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Justice of the Peace
Justice of the Peace Videos
JP Precinct 1 Wayne Hayes, JP Precinct 2 Kelly Green, JP Precinct 3 Dusty Vinson and JP Precinct 4 Kirk Martin


Justices of the Peace (JPs) serve as trial court Judge for four different kinds of civil lawsuits, as a trial court Judge for Class C Misdemeanors, and as an administrative court Judge for a variety of miscellaneous court procedures. JPs in Parker County are elected from four precincts for four-year terms. JPs do not have to be attorneys.

The four different kinds of civil lawsuits heard in Justice Court are: 

Small Claims 
A small claims case is a lawsuit brought for the recovery of money damages, civil penalties, personal property, or other relief allowed by law. The claim can be for no more than $10,000, excluding statutory interest and court costs but including attorney fees, if any. 

Debt Claim 
A debt claim case is a lawsuit brought to recover a debt by an assignee of a claim, a debt collector or collection agency, a financial institution, or a person or entity primarily engaged in the business of lending money at interest. The claim can be for no more than $10,000, excluding statutory interest and court costs but including attorney fees, if any. 

Eviction
An eviction case is a lawsuit brought to recover possession of real property, often by a landlord against a tenant. A claim for rent may be joined with an eviction case if the amount of rent due and unpaid is not more than $10,000, excluding statutory interest and court costs but including attorney fees, if any. 

Repair and Remedy 
A repair and remedy case is a lawsuit filed by a residential tenant under Chapter 92, Subchapter B of the Texas Property Code to enforce the landlord’s duty to repair or remedy a condition materially affecting the physical health or safety of an ordinary tenant. The relief sought can be for no more than $10,000, excluding statutory interest and court costs but including attorney fees, if any.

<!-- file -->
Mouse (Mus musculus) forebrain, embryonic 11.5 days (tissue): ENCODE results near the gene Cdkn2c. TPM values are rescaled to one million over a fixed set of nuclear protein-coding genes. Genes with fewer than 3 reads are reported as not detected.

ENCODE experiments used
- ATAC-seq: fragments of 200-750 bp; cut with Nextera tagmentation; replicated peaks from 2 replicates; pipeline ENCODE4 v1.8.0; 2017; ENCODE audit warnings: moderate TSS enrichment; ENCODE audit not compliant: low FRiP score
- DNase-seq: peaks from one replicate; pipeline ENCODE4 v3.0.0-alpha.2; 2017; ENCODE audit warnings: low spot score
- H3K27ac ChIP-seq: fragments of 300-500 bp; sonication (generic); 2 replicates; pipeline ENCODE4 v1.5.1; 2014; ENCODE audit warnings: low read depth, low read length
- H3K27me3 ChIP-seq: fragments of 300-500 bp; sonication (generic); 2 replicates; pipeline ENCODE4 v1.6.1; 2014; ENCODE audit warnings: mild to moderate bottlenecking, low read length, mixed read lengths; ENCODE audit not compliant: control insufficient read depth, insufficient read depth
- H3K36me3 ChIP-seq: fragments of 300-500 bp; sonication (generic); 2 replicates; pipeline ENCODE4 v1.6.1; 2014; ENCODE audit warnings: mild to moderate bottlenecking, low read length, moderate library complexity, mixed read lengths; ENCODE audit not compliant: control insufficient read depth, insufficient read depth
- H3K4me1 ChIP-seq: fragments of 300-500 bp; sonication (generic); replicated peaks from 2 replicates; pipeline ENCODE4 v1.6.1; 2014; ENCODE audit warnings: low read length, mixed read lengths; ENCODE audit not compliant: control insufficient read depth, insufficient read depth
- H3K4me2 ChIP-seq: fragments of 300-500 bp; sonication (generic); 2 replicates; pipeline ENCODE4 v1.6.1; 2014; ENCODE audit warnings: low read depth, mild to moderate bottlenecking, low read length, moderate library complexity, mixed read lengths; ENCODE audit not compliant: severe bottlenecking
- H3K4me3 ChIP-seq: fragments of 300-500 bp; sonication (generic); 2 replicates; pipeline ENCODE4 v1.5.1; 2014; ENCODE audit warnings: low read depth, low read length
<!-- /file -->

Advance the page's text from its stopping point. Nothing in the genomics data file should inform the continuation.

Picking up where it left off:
JP Courts also adjudicate the Class C Misdemeanor criminal cases which are filed in their courts by the various state and county agencies which are authorized to write citations, i.e., DPS, Sheriff’s Department. A JP’s duties also include matters such as driver’s license suspension hearings, deed restriction cases, and disposition of stolen property hearings.

A JP is also a magistrate and those duties include matters such as adult and juvenile magistrate’s warnings (on all classes of criminal offenses), magistrate’s emergency protective orders, and signing of probable cause warrants.

Justices of the Peace also perform marriages. If you are interested in getting married by a Justice of the Peace, please contact the JP office of your choice for information on how they handle marriages. 


PLEASE NOTE WHEN CONTACTING A COURT:

“A Judge shall not initiate, permit, or consider ex parte or other communications made to the Judge outside the presence of the parties…concerning the merits of a pending or impending judicial proceeding. A Judge shall require compliance with this subsection by court personnel subject to his or her direction and control… Code of Judicial Conduct, Canon 3, Section B.(8) 


COURTROOM RULES


PROHIBITED ITEMS:

The following items will not be allowed in Justice Court:
 
  • Cell phones and all electronic items must be off or silenced
  • Cameras, tape recorders, or other mechanical recording devices without the expressed   permission of the Judge
  • Animals, unless appearing as evidence with the permission of the Judge or as an aide to  the disabled
  • Beverage containers or edibles 
  • Gum chewing
  • Persons carrying weapons, including those with permits
  • Tobacco products
  • Wearing hats

REGULATIONS:

All persons appearing for court must:

  • Be present in Court at the time specified by the Court or default judgment or failure to appear may be rendered on the late party
  • Provide copies to the Court and to the opposing party of any documents you intend to submit to the Court as evidence
  • Refrain from leaning on the bench when coming forward to talk to the Judge
  • Refrain from propping feet on tables, chairs, walls or doors
  • Refrain from unnecessary talking and noises
  • Rise when being addressed or when addressing the Judge
  • Wear suitable attire (no shorts or flip flops)


VISITORS:

Visitors to the courtroom are welcome to sit quietly and observe the proceedings if space permits. For more information, please contact your precinct’s Justice of the Peace office.